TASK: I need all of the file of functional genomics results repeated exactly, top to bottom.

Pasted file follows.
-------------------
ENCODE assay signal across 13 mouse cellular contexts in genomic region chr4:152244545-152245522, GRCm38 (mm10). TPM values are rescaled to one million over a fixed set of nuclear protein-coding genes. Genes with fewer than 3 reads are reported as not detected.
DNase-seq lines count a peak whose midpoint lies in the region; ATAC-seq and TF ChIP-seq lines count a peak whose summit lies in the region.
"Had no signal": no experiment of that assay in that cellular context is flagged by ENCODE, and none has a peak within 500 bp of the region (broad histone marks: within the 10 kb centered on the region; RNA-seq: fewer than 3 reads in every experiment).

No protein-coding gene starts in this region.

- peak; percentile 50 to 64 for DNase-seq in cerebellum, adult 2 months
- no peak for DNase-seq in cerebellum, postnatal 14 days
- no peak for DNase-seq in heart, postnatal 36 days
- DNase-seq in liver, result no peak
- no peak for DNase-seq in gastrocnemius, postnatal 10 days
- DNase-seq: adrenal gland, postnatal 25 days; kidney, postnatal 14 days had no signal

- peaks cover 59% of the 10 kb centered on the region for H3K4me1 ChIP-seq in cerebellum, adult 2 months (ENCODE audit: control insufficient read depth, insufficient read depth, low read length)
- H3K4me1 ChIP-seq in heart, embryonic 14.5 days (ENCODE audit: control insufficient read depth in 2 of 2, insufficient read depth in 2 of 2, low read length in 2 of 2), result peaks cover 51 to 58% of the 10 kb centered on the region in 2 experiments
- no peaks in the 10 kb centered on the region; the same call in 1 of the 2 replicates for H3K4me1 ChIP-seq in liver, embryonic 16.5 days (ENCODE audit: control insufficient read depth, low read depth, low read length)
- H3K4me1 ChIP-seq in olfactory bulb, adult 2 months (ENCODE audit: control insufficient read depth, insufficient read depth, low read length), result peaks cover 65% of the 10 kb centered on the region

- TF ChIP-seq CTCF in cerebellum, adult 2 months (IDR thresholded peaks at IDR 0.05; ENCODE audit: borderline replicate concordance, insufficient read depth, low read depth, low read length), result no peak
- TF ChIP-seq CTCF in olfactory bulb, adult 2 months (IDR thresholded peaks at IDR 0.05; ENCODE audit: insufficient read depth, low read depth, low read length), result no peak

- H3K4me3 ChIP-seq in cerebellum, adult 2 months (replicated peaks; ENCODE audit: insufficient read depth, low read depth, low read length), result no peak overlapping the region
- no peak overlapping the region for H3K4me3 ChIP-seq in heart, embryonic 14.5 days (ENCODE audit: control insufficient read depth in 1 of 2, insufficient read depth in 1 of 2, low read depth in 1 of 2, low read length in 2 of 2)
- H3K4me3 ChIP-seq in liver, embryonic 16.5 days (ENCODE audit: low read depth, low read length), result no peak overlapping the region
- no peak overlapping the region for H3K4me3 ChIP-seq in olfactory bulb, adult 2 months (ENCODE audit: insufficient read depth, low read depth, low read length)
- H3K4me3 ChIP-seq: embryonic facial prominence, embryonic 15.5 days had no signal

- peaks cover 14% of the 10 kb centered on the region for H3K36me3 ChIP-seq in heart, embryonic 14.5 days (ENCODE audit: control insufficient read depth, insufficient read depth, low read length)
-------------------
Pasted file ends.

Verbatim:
ENCODE assay signal across 13 mouse cellular contexts in genomic region chr4:152244545-152245522, GRCm38 (mm10). TPM values are rescaled to one million over a fixed set of nuclear protein-coding genes. Genes with fewer than 3 reads are reported as not detected.
DNase-seq lines count a peak whose midpoint lies in the region; ATAC-seq and TF ChIP-seq lines count a peak whose summit lies in the region.
"Had no signal": no experiment of that assay in that cellular context is flagged by ENCODE, and none has a peak within 500 bp of the region (broad histone marks: within the 10 kb centered on the region; RNA-seq: fewer than 3 reads in every experiment).

No protein-coding gene starts in this region.

- peak; percentile 50 to 64 for DNase-seq in cerebellum, adult 2 months
- no peak for DNase-seq in cerebellum, postnatal 14 days
- no peak for DNase-seq in heart, postnatal 36 days
- DNase-seq in liver, result no peak
- no peak for DNase-seq in gastrocnemius, postnatal 10 days
- DNase-seq: adrenal gland, postnatal 25 days; kidney, postnatal 14 days had no signal

- peaks cover 59% of the 10 kb centered on the region for H3K4me1 ChIP-seq in cerebellum, adult 2 months (ENCODE audit: control insufficient read depth, insufficient read depth, low read length)
- H3K4me1 ChIP-seq in heart, embryonic 14.5 days (ENCODE audit: control insufficient read depth in 2 of 2, insufficient read depth in 2 of 2, low read length in 2 of 2), result peaks cover 51 to 58% of the 10 kb centered on the region in 2 experiments
- no peaks in the 10 kb centered on the region; the same call in 1 of the 2 replicates for H3K4me1 ChIP-seq in liver, embryonic 16.5 days (ENCODE audit: control insufficient read depth, low read depth, low read length)
- H3K4me1 ChIP-seq in olfactory bulb, adult 2 months (ENCODE audit: control insufficient read depth, insufficient read depth, low read length), result peaks cover 65% of the 10 kb centered on the region

- TF ChIP-seq CTCF in cerebellum, adult 2 months (IDR thresholded peaks at IDR 0.05; ENCODE audit: borderline replicate concordance, insufficient read depth, low read depth, low read length), result no peak
- TF ChIP-seq CTCF in olfactory bulb, adult 2 months (IDR thresholded peaks at IDR 0.05; ENCODE audit: insufficient read depth, low read depth, low read length), result no peak

- H3K4me3 ChIP-seq in cerebellum, adult 2 months (replicated peaks; ENCODE audit: insufficient read depth, low read depth, low read length), result no peak overlapping the region
- no peak overlapping the region for H3K4me3 ChIP-seq in heart, embryonic 14.5 days (ENCODE audit: control insufficient read depth in 1 of 2, insufficient read depth in 1 of 2, low read depth in 1 of 2, low read length in 2 of 2)
- H3K4me3 ChIP-seq in liver, embryonic 16.5 days (ENCODE audit: low read depth, low read length), result no peak overlapping the region
- no peak overlapping the region for H3K4me3 ChIP-seq in olfactory bulb, adult 2 months (ENCODE audit: insufficient read depth, low read depth, low read length)
- H3K4me3 ChIP-seq: embryonic facial prominence, embryonic 15.5 days had no signal

- peaks cover 14% of the 10 kb centered on the region for H3K36me3 ChIP-seq in heart, embryonic 14.5 days (ENCODE audit: control insufficient read depth, insufficient read depth, low read length)